one. You see, where Archaeopteryx has some features associated both
with birds and reptiles, it certainly was not intermediate; none of
the structures were intermediate. I think maybe we can look at
Australopithecine in the same way. Definitely, I would not say they
were not ancestral to man. But again, thatís the general consensus of
Dr. Wise, do you have any other thoughts on Lucy?
Not so much on the Australopithecines. I think what has been said
there is rather good. Again, to reiterate, they are distinct from any
other organism. Theyíre distinct from any organisms from which they
could have evolved, according to the fossil record. Thereís a gap
between them and anything else. In addition, they are distinct from
man. So they are as if they are a separate group all to themselves,
very complex, very capable. I think Oxnardís study on this point
indicates that theyíre capable in both the trees and the ground in
such a unique manner, unique to any other organism. So they are quite
unique from man.
leaves us only with the genus Homo in the fossil record. The three
species are there or classified there, Homo habilis, Homo erectus, and
Homo sapiens. We are Homo sapiens. Homo habilis is the one in dispute
right now, even in the paleoanthropological community. The
conventional community has some dispute as to what Homo habilis is and
what itís doing. Some people feel that some of the specimens are
misidentified and they are actually Australopithecine material, and
some of the material may be Homo erectus material. Some people feel
that Homo habilis may not be a valid species. We need to leave that up
for grabs right now. I think it leads us to believe that Homo erectus
and Homo sapiens are the only human species in the record, and it
could very well be that Homo erectus is a human species.
So you actually feel that this is actually detrimental to the
evolutionary, and itís also a positive step then for the creationist
theory. Tell us why.
Not only are there large gaps between Australopithecines and anything
that came before, but thereís basically a morphological gap between
Australopithecines and humans. Humans, represented by Homo erectus and
Homo sapiens, appear as a distinct group in the fossil record with no
apparent ancestors in the fossil record, at least, definite ancestors.
exactly what the creation model would predict. A lack of ancestors,
come in with great complexity, Homo erectus clearly is quite complex,
it has not only complexity in anatomical features, but also, weíre
getting more and more evidence that associated with Homo erectus are
more evidences of culture than we would expect in a non-human
organism. This is in fact, human for various reasons.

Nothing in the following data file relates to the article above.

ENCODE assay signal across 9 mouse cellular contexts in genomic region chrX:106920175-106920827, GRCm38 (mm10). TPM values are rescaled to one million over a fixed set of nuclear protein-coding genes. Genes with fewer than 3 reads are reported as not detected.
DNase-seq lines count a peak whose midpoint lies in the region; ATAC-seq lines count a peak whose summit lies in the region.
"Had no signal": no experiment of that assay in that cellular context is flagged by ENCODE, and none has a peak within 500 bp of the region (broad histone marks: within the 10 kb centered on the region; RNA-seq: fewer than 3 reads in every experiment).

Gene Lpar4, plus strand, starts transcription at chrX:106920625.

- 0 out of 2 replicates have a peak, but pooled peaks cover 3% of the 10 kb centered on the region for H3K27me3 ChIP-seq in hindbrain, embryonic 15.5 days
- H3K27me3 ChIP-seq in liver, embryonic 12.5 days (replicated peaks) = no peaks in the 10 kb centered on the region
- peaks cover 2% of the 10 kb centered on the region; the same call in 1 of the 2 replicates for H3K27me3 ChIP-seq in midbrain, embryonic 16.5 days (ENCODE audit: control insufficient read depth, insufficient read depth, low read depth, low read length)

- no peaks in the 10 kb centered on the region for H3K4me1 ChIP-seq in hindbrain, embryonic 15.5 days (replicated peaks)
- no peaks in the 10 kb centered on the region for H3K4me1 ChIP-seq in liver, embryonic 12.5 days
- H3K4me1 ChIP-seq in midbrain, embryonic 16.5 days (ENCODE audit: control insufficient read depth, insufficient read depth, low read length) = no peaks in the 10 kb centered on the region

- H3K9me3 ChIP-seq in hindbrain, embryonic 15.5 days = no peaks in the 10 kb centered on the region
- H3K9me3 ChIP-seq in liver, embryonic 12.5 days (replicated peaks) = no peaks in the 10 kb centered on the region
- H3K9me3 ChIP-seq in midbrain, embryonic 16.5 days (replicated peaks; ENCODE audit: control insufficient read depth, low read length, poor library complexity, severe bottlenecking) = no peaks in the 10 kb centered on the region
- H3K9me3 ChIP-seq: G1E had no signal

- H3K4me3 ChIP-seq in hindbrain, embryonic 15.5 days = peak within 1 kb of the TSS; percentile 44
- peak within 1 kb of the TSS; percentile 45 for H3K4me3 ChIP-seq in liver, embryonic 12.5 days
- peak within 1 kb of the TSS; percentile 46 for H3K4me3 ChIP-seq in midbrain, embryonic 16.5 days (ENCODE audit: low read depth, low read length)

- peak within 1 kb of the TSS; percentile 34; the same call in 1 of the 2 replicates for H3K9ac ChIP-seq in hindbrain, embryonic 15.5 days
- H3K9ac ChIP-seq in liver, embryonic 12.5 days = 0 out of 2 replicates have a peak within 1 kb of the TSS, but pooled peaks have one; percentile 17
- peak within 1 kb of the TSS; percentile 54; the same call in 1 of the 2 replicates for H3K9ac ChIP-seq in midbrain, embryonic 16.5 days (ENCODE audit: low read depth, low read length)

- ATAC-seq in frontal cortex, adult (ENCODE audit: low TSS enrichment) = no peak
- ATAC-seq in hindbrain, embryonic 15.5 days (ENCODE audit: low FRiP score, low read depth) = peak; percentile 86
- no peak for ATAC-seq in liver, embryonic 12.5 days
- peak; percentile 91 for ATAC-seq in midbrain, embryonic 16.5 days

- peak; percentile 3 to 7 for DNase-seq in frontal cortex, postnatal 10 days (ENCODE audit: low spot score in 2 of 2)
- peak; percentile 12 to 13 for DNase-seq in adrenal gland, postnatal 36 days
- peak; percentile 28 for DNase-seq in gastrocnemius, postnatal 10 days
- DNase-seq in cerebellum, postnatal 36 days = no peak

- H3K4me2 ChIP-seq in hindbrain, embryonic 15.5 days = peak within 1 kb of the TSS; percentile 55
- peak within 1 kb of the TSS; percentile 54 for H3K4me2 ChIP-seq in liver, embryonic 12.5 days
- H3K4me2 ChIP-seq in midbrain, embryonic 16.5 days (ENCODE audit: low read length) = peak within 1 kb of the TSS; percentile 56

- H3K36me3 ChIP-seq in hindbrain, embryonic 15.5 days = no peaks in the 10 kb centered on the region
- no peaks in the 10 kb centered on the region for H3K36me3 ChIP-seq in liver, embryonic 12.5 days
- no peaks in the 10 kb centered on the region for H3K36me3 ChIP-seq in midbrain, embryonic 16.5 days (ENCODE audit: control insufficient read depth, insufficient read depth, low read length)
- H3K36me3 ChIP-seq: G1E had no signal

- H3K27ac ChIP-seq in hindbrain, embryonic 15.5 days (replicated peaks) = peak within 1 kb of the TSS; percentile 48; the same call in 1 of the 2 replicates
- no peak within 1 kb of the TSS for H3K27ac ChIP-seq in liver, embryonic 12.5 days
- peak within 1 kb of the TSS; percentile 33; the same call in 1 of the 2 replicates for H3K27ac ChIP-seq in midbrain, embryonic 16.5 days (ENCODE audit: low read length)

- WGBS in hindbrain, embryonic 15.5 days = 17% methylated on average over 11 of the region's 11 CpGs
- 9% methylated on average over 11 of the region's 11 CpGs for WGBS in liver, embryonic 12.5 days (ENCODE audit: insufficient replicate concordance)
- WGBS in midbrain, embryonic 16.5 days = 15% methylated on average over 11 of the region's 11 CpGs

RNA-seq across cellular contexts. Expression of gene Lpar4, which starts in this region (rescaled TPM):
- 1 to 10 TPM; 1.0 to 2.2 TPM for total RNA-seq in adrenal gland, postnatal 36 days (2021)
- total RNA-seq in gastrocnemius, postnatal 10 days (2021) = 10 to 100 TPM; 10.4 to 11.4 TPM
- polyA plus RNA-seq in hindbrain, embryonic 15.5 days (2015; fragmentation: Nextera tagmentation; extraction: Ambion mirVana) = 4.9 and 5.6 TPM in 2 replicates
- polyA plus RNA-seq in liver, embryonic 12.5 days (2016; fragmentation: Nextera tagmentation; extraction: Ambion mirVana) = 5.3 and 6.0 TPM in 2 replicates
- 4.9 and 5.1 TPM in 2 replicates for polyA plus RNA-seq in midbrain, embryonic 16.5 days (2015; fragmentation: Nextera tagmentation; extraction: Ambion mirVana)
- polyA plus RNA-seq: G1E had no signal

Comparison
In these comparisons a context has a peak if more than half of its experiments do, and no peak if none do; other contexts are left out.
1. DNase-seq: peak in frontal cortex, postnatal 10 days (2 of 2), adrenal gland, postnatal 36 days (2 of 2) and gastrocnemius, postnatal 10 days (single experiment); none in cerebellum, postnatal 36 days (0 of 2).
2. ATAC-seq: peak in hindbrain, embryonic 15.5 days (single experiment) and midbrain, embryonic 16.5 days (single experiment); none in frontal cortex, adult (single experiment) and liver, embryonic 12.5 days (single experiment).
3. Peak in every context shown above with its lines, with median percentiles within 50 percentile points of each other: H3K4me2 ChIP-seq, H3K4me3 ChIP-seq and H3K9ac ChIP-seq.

Let me take the evolutionistís point of view for a moment. If you are
trying to prove evolution is true through the transitional forms up to
man, what would you have to find in order for a creationist to accept
that you had found a true transitional form between ape and man? What
would it have to look like?
Well, I think what many paleoanthropologists have done incorrectly in
the past is to assume that whatever it looked like, it would have to
be half-way in between ape and man, or three-quarters, or one-quarter,
or whatever. I think evolutionists have learned in the past that
thatís not what the fossil record gives us as evidence. The only thing
we can hope for is that we have creatures that have a combination of
characters between ape and man. But they must be truly intermediate in
even their combination.
words, Australopithecines donít meet this requirement, because itís
not just that they are swinging apes with the ability to walk on the
ground. No, Oxnardís group concluded that they have a unique mode of
locomotion. Itís even unique in the way that they swing. So they
havenít just added the ability to walk on to their list of
characteristics of being similar to man. They have, in fact, a very
different form of locomotion.
So you need
something between whatever fossil in the record youíre going to say
that man evolved from and man, which has characteristics which are
truly intermediate. Itís an organism that perhaps walks upright in a
true sense, but might have a very small brain. Australopithecines were
thought to fit that bill, except that it appears that their locomotion
is not truly bipedal as it is in humans.
I think a living example of that, by the way, more extreme, is a
gibbon. The gibbon of course, is unique in its ability to swing in the
branches, but when it gets down on the ground it does walk habitually
upright. But its anatomy is not suited for that, it is a very tiring,
difficult thing for the gibbon to doóit gets right back up into the
tree. But he does walk habitually upright. And so you can have a
creature that walks upright and swings through the trees.
I still think itís necessary to make a distinction here. Because the
gibbon, by the same analysis that Oxnard performed on the
Australopithecine, would not and is not, on his diagrams, placed with
Oh, I agree.
It is a brachiator. It does not have that, even in a unique way; itís
capable of running along bipedally. I guess this probably reflects a
misunderstanding many people have, just because something runs along
like a bear on two hind legs, does not make it bipedal. It might
temporarily run on two legs, such as chimpanzees, gorillas, gibbons,
and bears can do, but theyíre not truly bipedal.
as if the only truly bipedal organisms that have ever lived are
humans, and birds in a different type of bipedal gait, and dinosaurs.
Dinosaurs also have a very similar gait as birds. But even there you
have different kinds of bipedalism between the dinosaurs and man. And
then you have Australopithecines, which is very strange, because it
has a strange combination of two abilities. It can very well walk on
ground, apparently, bipedally, but also it is very comfortable in
trees. Very unique among any organism.
The bottom line then is that as of right now, according to the
evidence, we do not have that transitional form and again we have
gaps. And so therefore, the case for creation, all of a sudden man is
there, the apes are there, other things are there. Theyíre just there
and weíre missing these links.
Thatís correct. Major morphological gaps [exist] between any proposed
ancestor and the group that youíre interested in.